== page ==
Objective: Pain and body image distress are common among women with SSc, but their relative associations with reduced sexual function have not been assessed. The objective of this study was to assess the independent associations of pain and body image distress with reduced sexual function in women with SSc.
Methods: Female SSc patients completed measures of sexual function (sexual relationships subscale of the Psychosocial Adjustment to Illness Scale-Self-Report), body image dissatisfaction (Satisfaction with Appearance Scale) and pain (visual analogue scale). Multiple regression analysis was used to assess the associations of body image dissatisfaction and pain with reduced sexual function, controlling for sociodemographic and disease variables.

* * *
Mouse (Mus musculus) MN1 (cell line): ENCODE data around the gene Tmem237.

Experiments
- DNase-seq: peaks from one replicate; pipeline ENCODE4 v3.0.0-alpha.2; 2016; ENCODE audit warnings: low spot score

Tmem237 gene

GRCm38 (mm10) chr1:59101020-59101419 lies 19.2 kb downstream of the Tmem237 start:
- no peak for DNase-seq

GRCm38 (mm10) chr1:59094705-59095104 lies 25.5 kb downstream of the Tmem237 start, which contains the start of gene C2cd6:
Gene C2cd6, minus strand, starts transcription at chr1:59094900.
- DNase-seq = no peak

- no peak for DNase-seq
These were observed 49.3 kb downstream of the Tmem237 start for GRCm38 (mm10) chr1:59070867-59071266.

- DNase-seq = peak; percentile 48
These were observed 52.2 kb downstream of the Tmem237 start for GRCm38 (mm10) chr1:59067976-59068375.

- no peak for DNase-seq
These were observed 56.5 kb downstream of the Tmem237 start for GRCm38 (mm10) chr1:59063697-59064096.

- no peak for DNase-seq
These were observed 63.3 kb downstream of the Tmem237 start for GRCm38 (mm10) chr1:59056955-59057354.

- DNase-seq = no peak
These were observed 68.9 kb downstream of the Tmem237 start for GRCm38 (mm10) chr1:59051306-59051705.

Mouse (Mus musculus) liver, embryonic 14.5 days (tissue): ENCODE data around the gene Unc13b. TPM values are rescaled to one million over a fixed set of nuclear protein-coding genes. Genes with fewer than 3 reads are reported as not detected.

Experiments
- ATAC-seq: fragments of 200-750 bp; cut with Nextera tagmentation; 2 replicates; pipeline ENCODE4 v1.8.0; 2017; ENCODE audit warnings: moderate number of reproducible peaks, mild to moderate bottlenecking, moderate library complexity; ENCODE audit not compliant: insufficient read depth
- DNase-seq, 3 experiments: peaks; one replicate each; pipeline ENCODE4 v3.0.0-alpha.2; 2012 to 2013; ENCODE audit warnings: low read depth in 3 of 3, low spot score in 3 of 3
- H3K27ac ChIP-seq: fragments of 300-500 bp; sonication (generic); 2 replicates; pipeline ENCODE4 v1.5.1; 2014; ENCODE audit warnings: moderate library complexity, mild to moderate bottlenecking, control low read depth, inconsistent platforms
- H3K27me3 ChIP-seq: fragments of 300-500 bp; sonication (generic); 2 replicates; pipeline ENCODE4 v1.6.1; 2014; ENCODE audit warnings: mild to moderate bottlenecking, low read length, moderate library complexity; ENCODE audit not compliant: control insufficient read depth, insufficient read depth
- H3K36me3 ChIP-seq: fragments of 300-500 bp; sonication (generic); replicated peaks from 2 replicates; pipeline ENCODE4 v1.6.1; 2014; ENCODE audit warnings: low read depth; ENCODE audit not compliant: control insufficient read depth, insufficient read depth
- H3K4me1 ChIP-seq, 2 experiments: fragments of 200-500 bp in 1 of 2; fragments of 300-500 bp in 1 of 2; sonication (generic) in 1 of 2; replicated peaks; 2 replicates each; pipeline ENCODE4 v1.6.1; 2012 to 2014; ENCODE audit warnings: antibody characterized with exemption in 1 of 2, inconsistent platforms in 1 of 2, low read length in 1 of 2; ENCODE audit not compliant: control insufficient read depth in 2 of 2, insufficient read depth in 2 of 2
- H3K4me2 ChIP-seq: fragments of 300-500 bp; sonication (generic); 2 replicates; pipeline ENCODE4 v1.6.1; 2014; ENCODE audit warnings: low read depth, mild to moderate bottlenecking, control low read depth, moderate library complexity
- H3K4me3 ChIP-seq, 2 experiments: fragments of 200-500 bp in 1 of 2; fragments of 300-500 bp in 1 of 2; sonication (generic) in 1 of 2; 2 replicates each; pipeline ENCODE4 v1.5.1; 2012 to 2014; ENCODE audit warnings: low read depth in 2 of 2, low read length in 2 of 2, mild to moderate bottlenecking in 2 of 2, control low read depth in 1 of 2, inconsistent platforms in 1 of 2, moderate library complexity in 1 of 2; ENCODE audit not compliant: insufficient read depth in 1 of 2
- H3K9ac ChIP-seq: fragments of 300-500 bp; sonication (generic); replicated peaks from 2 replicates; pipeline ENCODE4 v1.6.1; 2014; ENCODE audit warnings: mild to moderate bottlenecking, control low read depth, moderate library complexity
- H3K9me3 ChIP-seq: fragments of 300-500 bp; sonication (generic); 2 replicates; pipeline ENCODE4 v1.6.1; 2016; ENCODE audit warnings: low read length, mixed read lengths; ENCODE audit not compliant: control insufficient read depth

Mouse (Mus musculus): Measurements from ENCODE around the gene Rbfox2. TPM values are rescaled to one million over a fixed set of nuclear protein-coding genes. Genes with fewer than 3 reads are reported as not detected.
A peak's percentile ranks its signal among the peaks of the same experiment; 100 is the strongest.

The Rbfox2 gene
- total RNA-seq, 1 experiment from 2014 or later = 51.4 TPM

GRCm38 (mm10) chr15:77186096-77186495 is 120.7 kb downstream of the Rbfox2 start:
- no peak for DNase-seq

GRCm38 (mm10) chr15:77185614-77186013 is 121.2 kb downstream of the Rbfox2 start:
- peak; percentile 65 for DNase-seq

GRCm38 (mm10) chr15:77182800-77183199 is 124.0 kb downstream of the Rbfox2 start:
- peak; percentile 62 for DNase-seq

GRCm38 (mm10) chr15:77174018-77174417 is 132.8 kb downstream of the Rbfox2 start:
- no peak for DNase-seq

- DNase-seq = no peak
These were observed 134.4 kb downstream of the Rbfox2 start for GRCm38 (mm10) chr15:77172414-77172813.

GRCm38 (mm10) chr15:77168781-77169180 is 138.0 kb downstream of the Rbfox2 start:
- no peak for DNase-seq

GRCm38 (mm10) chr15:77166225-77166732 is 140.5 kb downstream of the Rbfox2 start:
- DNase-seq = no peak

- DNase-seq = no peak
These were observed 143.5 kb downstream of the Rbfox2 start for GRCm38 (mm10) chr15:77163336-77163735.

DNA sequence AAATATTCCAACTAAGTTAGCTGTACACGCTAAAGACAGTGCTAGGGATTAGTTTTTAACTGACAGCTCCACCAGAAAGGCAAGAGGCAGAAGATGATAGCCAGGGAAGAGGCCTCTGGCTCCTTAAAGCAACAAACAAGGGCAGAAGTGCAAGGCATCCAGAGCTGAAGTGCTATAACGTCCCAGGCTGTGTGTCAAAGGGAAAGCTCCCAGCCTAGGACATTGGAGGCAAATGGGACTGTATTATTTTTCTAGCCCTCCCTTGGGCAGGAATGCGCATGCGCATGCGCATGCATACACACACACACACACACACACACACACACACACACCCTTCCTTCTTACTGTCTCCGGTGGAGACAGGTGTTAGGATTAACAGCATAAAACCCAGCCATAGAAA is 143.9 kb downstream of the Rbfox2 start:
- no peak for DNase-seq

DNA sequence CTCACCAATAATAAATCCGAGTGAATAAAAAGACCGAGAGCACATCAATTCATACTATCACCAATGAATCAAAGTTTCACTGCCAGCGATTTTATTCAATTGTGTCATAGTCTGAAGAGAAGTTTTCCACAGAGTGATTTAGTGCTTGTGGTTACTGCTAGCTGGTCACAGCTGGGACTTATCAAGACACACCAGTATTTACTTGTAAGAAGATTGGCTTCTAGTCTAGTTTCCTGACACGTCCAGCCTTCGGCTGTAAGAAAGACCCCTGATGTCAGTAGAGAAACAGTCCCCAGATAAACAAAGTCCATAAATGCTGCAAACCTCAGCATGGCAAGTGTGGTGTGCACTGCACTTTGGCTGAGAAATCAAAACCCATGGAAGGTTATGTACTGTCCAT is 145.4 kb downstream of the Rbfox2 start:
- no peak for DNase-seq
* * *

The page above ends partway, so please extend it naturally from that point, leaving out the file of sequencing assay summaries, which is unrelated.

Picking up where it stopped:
Results: The sample included 117 female SSc patients [33 (28.2%) diffuse; mean age 51.4 (11.9) years; mean time since diagnosis 9.1 (8.5) years]. Unadjusted analyses found that reduced sexual function was associated with pain (r = 0.44, P < 0.001), body image dissatisfaction (r = 0.35, P < 0.001) and being married (r = 0.34, P < 0.001). In multivariate linear regression, disease duration (β = 0.17, P = 0.046), pain (β = 0.29, P = 0.001) and unmarried status (β = -0.23, P = 0.006) were independently associated with reduced sexual function. Dissatisfaction with appearance was not significantly associated with reduced sexual function (β = 0.16, P = 0.067).
Conclusion: Pain is an important indicator of sexual function among women with SSc. Body image dissatisfaction was not independently associated with sexual impairment and appears to be less important factor than pain in determining sexual function. Future research should focus on isolating specific sources of pain that may be amenable to intervention in order to improve sexual function.